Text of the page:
If you’re single, especially today in this text-happy world, chances are that when you interact with another person you might be romantically interested in, you’re often left to wonder what's going on in their head. One new phone app may be able to solve such a conundrum of how to tell if someone likes you, likes you — purely off the strength of text conversations.
From finding ways to score infinite points in the Atari game Q*bert to developing their own language to learning how to lie, AI gadgets are amusing and impressing us more than they are scaring us these days. But so far, humans have been behind the controls, and with this power that we may or may not wield much longer — you know, before the machines rise — we can now use AI to figure out if another person is interested in a romantic relationship.
Mei, an app calling itself the “crush analyzer,” reads text conversations between you and a prospective romantic partner, and then offers a percentage probability measuring the chances that the other person is seeking a relationship with you. It’s already available for Android users, while iPhone people can pre-order it — though they’ll only be able to have their WhatsApp texts analyzed, due to Apple restrictions. Just export your desired text threads into Mei, and in return you’ll get a prediction about whether or not the other person is interested in taking things next-level.
The app’s founder, Es Lee, says he and his team have been building Mei for over three years, and the AI-generated results are tallied against millions of previously uploaded conversations, designated as plutonic versus romantically prescient. Lee likens the intuitive AI in Mei to a 30-year veteran singles bar barkeep who can flawlessly recall every conversation between patrons and deduce underlying intentions therein.
And apparently this bartender is a woman, because in Mei’s promotional messaging, the app is anthropomorphized and gendered as such. “She” sounds like your new, highly perceptive best friend, while describing her other features: “Mei will consider what she detects as differences between the user’s and contact’s personalities and provide initial suggestions on how to bridge the gap in communication,” the app’s website says. “For example, if she perceives a contact as very spontaneous and you as more organized, she’ll tell you it’s okay to play things by ear.”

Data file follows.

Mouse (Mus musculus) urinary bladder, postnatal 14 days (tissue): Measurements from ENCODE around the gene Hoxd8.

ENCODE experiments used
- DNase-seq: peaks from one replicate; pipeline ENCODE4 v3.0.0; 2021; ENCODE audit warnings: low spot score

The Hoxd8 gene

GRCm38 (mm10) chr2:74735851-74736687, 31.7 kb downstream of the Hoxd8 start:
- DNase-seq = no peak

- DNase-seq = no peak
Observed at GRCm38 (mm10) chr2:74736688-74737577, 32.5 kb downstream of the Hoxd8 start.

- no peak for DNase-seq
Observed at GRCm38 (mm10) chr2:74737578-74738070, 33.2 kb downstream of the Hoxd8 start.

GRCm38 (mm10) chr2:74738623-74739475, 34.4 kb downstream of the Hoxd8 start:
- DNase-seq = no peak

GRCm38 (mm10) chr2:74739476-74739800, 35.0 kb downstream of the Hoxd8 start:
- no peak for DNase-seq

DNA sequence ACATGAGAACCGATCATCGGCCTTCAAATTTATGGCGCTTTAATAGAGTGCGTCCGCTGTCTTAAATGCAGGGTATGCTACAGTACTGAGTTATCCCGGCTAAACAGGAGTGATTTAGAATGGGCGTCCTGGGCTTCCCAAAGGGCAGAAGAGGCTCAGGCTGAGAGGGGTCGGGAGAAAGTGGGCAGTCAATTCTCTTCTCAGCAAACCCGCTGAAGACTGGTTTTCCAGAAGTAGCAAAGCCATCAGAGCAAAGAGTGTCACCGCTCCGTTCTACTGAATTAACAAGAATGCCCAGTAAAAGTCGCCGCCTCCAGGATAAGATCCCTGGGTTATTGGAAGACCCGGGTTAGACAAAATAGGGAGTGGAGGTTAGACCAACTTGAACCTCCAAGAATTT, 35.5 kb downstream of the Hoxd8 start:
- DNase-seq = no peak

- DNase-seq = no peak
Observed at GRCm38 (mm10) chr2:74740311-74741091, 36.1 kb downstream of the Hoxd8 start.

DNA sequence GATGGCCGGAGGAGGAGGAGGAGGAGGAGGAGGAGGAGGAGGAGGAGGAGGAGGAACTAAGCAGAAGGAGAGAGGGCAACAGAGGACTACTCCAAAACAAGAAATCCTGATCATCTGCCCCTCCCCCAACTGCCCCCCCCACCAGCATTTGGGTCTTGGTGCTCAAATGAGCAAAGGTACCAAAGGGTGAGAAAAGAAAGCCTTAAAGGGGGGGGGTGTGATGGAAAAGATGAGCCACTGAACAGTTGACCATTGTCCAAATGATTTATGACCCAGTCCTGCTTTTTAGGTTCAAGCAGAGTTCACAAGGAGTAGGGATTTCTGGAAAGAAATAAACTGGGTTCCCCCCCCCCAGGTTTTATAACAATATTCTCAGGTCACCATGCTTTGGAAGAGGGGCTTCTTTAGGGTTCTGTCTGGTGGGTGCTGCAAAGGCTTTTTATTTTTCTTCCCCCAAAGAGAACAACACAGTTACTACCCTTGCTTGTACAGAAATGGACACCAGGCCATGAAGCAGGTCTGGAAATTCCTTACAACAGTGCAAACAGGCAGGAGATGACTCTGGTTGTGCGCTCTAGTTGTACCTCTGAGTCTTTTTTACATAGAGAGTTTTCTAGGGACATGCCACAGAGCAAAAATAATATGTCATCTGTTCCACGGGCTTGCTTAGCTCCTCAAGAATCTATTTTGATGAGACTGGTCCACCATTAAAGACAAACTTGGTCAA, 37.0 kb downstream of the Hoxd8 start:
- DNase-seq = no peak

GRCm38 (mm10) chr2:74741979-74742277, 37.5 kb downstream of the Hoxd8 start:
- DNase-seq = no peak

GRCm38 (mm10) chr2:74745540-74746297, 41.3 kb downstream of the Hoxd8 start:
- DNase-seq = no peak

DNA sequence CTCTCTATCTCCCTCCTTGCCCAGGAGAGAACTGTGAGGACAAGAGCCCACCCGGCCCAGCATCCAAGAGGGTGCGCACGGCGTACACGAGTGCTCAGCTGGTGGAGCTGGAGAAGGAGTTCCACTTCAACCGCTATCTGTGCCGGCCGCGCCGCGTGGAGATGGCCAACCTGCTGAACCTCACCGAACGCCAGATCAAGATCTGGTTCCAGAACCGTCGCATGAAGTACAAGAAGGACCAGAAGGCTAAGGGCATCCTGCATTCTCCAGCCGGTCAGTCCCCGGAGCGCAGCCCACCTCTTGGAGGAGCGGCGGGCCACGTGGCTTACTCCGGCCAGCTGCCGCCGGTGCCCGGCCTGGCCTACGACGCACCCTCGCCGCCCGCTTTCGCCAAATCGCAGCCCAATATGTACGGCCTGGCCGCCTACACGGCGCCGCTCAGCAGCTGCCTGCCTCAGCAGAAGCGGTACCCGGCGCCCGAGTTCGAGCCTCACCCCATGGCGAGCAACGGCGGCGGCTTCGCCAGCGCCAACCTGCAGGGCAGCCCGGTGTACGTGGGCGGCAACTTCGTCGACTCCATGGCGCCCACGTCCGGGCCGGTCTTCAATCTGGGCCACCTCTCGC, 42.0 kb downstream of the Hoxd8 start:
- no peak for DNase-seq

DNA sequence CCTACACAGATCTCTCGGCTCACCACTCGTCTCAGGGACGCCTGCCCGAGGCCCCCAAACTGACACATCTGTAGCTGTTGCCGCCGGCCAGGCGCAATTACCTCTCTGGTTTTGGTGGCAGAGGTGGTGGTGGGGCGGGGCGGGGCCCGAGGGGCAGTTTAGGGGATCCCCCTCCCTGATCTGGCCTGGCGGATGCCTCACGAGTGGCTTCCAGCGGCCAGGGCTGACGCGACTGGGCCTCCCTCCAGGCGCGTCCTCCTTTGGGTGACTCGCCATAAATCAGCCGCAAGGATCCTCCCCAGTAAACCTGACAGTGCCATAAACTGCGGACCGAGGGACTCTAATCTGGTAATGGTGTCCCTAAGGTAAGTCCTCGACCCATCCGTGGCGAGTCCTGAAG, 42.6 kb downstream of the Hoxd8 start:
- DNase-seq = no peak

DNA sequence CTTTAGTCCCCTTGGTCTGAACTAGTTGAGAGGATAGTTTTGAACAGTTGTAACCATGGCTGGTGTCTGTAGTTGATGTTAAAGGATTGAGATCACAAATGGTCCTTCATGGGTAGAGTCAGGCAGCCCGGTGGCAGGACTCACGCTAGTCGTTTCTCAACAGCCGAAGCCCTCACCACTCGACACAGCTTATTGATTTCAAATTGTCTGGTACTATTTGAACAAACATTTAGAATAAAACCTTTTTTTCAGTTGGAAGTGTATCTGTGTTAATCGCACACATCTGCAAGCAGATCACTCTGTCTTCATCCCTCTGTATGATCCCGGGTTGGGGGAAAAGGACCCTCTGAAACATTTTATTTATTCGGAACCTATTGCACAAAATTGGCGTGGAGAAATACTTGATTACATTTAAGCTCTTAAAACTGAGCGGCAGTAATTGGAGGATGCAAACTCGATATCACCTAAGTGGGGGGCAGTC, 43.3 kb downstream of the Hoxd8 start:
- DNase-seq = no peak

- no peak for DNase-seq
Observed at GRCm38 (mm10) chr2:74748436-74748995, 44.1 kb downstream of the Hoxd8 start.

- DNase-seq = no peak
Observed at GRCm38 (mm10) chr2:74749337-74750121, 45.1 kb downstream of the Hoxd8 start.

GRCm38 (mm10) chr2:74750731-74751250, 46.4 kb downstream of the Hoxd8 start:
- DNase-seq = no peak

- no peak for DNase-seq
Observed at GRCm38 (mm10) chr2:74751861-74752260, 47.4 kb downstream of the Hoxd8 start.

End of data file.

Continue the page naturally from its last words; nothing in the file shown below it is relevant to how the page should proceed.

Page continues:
For many of us, this sounds like half godsend, half Black-Mirror-esque freaky. “The creepiness factor is definitely there, but the reality is, we’re overanalyzing texts anyways," Lee says. "We’ve got plenty of people that have their phones on, scrolling through the conversations, trying to get a good read. So now we’re just making tools available to people to make this just a little easier.”
But in a time when psychologists and researchers are warning us about the negative social ramifications of constant texting — it doesn’t leave room for body language or vocal inflections, which collectively make up about 90% of communication, thus, cultivating misunderstandings — this technology could incentivize more of it. In relationships especially, excessive texting indicates “attachment anxiety,” where one partner is constantly seeking assurance from the other that they’re sticking around. Texting also degrades healthy boundaries. And all of that is to say nothing of the growing concern over phone addiction, spurred in part by texting, which is harmful in a number of ways, including the deterioration of attention spans.
Lee says that in creating Mei, though, he’s just responding to social trends. He was inspired in part by friends who would ask him to look at their text conversations with prospective romantic partners. Invariably, they’d also request that Lee come to a conclusion about their chances for a connection. Though he concedes that texting is not the finest form of communication, Lee says, “There’s not a single friend of mine who says, ‘Hey, you know what? I really like this person. I would like [the relationship] to stay online as much as possible.”
Ultimately, we’ll all come face-to-face, he says, no different from back in the day when many people wrote and sent love letters via snail mail to romantic partners. Lee also says the Mei results are “just another piece of data” for a user to consider in moving forward — or not — with a relationship. “You might not agree with it, but that’s fine.”
Instead of selling ads, the company generates revenue by charging app users before revealing select information. Lee asserts that giving data to third parties is against his company’s philosophy. “You own your data; we’re actually empowering you with your data,” he says. When a user’s text conversations are imported into the app, they’re encrypted and the names are removed. The texts are in the app’s backend for the sole purpose of AI analysis, Lee says.
Lee envisions a future where the Mei technology is utilized by other dating apps to enhance matching capabilities as well. It’s unclear at this point if one day Mei might also be able to write your wedding vows, should you and the person you’re texting with decide to get hitched. Maybe she’ll write speeches for the best man and maid of honor, too?